Indonesia Bonds Gain on Speculation Fed Tapering Will Be Delayed

Indonesia’s bonds rose, pushing the 10-year yield to a two-month low, on speculation a continuing U.S. budget impasse increases the chance the Federal Reserve will delay tapering stimulus that has buoyed emerging markets.

The rupiah gained last week by the most since January 2012 as global funds added 2.61 trillion rupiah ($233 million) to rupiah sovereign debt holdings in the first four days of the week, finance ministry data show. U.S. Senate leaders are resuming talks before the nation’s borrowing authority lapses tomorrow. The Fed unexpectedly refrained from reducing its $85 billion of monthly bond purchases in September.

The yield on the government’s 5.625 percent bonds due May 2023 dropped 12 basis points, or 0.12 percentage point, from Oct. 11 to 7.85 percent as of 4:21 p.m. in Jakarta, the lowest level since Aug. 14, according to prices from the Inter Dealer Market Association. Local financial markets were closed on Oct. 14 and Oct. 15 for public holidays.

“There’s optimism the Fed will further delay its tapering plans due to the continuing debt ceiling debate,” said Rully Nova, a currency analyst at PT Bank Himpunan Saudara 1906 in Jakarta. “The market isn’t concerned about a U.S. default as they will probably push back the debt talks while still meeting payments.”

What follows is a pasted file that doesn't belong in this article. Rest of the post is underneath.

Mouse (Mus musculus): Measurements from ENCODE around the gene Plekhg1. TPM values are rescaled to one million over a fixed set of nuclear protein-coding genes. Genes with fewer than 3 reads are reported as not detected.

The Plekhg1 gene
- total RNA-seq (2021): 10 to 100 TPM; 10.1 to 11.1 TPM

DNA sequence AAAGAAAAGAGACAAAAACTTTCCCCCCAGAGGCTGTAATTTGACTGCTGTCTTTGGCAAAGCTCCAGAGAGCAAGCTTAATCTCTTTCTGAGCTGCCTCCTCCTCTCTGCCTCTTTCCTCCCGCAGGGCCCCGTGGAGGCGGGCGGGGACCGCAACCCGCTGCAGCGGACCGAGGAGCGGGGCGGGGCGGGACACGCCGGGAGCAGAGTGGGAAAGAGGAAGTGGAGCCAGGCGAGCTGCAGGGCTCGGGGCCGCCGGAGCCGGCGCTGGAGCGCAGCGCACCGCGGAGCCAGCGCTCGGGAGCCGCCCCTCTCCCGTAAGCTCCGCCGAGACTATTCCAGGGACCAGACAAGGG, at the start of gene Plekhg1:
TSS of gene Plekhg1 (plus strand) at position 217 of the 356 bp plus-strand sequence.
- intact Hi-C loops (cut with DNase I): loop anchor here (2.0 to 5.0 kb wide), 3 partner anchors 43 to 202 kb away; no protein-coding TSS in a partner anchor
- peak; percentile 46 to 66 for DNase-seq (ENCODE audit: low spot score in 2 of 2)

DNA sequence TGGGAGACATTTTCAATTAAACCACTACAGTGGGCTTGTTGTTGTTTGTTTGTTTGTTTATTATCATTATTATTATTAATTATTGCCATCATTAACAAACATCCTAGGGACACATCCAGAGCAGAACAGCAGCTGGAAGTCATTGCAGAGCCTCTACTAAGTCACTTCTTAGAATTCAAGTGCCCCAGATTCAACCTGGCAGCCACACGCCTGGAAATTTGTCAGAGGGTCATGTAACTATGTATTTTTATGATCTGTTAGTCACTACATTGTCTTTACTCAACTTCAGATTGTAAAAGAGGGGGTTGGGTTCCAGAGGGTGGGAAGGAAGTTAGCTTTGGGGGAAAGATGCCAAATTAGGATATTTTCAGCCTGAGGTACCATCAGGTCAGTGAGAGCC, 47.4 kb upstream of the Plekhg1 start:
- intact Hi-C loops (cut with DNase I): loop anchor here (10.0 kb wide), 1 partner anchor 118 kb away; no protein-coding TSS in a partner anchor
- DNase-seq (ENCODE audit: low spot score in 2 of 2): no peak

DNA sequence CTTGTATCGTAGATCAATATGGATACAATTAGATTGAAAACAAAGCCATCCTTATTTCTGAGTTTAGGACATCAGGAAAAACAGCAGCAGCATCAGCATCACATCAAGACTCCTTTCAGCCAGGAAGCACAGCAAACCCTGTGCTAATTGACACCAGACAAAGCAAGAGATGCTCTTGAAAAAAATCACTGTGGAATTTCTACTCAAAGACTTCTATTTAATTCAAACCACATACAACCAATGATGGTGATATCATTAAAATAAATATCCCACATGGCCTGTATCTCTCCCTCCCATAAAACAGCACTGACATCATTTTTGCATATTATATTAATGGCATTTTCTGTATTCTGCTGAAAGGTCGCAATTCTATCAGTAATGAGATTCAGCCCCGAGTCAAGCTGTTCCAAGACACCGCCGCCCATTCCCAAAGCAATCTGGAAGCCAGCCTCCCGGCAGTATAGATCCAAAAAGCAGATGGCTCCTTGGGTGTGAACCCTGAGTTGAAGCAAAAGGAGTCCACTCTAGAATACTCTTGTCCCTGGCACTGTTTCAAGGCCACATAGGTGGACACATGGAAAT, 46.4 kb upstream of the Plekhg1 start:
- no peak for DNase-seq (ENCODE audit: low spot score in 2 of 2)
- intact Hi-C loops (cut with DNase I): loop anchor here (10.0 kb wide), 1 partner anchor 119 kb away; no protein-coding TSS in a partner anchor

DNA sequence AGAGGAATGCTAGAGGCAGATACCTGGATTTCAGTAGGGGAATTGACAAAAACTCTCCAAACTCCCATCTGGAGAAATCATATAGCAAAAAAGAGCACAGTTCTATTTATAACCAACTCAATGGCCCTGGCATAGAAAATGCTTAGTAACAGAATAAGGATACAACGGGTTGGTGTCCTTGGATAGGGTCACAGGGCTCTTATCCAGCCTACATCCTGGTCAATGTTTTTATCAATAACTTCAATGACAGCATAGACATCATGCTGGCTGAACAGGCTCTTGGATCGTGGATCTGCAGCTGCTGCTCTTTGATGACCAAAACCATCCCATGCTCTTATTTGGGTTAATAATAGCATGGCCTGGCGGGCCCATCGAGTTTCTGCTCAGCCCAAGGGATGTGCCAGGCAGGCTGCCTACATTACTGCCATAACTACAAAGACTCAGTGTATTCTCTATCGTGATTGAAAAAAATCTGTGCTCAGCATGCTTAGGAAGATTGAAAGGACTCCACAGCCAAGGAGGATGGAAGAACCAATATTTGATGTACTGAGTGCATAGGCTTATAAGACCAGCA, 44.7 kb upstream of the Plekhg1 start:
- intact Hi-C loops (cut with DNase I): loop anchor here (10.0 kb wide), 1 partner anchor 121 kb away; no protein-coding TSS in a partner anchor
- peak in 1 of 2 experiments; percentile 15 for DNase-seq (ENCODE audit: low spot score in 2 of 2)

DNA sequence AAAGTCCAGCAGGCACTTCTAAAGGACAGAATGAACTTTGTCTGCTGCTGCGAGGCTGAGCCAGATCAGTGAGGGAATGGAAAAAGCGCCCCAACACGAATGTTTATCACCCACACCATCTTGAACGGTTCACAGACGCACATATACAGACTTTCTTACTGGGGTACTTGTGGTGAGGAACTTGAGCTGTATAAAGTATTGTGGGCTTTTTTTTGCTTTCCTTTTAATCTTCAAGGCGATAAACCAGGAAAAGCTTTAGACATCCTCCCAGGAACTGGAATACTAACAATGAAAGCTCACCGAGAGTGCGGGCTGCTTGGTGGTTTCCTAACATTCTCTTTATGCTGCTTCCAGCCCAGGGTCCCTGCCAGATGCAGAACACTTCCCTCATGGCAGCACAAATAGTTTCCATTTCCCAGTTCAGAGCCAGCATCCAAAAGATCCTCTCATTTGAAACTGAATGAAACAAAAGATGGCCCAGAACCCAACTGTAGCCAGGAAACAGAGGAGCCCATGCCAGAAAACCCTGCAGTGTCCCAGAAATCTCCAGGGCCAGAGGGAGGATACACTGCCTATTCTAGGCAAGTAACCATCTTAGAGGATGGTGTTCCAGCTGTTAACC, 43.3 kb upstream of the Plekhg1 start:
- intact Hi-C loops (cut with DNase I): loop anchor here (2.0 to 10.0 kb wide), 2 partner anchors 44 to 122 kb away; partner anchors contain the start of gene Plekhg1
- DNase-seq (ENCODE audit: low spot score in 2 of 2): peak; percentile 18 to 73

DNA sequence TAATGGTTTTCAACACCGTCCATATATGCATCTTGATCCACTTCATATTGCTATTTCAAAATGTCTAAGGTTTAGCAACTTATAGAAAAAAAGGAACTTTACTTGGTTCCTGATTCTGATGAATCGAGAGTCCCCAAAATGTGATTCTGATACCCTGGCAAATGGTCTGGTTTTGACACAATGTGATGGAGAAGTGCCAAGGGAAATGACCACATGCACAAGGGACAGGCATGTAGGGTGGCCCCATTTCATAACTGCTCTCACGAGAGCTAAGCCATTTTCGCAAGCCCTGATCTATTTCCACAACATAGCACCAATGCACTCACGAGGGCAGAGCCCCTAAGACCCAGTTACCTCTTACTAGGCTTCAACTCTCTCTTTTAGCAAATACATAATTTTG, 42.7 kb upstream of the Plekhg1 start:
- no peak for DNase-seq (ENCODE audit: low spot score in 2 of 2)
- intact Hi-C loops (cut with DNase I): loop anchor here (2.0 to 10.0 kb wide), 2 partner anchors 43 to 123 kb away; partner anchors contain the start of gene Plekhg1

The rupiah was steady from Oct. 11 at 11,365 per dollar after touching 11,301 earlier, the strongest level since Sept. 20, prices from local banks show. One-month non-deliverable forwards fell 0.7 percent to 11,087 per dollar, 2.5 percent stronger than the spot rate, data compiled by Bloomberg show. A fixing used to settle the offshore forwards was set at 10,995 per dollar today, from 11,068 on Oct. 11, according to the Association of Banks in Singapore.

Current Account

One-month implied volatility, a measure of expected moves in the exchange rate used to price options, climbed five basis points to 15.07 percent, data compiled by Bloomberg show.

Indonesia’s current-account deficit may be 2.5 percent of gross domestic product next year, Gundy Cahyadi, an economist at DBS Group Holdings Ltd. in Singapore, wrote in an Oct. 11 research note. That compares with the central bank’s estimate of 3.4 percent for this year and the record 4.4 percent shortfall in the second quarter.

“With the external balance picture improving and prompting yield-seeking inflows, there is room for the rupiah to strengthen to 10,000 by the end of the year,” Bank Himpunan Saudara’s Nova said.

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